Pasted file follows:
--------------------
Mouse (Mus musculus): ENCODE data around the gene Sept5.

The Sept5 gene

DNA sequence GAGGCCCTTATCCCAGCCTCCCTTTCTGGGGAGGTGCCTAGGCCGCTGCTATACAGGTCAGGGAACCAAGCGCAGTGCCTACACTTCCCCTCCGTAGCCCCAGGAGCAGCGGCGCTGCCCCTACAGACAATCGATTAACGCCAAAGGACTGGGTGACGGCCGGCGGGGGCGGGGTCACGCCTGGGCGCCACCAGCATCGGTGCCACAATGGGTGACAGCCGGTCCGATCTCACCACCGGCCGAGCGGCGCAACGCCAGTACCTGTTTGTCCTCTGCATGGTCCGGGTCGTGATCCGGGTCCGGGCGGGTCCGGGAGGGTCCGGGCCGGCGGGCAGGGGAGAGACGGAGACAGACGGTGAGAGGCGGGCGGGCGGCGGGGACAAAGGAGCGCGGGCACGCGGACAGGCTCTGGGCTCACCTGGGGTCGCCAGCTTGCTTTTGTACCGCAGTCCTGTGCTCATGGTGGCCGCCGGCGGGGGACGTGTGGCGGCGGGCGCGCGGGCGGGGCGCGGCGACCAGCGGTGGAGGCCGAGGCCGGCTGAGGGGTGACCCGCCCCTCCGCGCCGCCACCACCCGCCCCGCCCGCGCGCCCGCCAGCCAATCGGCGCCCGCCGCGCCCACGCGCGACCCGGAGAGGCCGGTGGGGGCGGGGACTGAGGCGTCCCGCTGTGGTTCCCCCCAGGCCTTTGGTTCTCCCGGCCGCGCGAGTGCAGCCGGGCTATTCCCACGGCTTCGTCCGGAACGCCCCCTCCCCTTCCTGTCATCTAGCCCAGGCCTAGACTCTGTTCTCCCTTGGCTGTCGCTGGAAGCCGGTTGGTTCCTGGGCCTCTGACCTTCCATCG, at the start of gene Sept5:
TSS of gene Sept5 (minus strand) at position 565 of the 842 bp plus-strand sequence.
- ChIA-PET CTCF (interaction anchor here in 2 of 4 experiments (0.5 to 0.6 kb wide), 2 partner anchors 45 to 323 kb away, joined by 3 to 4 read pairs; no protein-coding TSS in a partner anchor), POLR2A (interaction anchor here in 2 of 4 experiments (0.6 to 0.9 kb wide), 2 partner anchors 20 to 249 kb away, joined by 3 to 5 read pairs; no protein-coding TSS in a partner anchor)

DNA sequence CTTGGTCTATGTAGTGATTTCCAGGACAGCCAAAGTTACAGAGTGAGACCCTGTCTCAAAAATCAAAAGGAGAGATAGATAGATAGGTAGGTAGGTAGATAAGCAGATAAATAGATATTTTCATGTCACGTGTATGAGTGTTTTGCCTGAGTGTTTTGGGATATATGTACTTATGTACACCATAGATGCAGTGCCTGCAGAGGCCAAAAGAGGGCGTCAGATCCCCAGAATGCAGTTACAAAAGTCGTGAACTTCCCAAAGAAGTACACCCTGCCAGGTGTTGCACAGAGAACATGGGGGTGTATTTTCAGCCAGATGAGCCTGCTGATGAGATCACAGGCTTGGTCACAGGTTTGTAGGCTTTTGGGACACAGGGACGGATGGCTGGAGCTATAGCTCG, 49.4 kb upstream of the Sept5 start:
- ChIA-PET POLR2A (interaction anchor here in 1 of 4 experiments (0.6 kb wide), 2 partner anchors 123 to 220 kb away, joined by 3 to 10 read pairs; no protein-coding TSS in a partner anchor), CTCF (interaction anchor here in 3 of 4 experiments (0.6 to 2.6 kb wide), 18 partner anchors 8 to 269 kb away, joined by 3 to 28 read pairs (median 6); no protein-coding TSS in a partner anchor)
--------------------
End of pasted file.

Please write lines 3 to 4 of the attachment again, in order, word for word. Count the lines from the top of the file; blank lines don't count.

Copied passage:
DNA sequence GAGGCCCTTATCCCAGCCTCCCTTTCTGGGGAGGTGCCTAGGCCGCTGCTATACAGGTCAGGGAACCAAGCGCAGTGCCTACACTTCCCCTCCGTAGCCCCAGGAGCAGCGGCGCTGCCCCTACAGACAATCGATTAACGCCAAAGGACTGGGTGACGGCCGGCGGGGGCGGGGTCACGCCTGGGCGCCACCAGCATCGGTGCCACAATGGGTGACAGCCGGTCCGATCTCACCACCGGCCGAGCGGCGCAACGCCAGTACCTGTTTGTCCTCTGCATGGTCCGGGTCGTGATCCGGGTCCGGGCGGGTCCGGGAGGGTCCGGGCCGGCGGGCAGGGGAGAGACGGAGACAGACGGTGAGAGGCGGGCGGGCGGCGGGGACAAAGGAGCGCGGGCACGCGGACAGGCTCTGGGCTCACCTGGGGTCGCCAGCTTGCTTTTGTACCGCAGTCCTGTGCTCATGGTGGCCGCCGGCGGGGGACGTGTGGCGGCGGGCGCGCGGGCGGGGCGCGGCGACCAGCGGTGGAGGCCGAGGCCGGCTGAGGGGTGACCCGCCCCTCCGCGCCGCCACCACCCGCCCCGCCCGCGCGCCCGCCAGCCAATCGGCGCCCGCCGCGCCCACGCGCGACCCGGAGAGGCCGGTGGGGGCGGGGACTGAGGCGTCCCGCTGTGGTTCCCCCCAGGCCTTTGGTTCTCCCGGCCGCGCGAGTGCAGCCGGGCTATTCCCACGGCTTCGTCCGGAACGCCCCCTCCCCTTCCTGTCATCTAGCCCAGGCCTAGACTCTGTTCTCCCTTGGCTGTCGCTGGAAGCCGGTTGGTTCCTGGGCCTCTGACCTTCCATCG, at the start of gene Sept5:
TSS of gene Sept5 (minus strand) at position 565 of the 842 bp plus-strand sequence.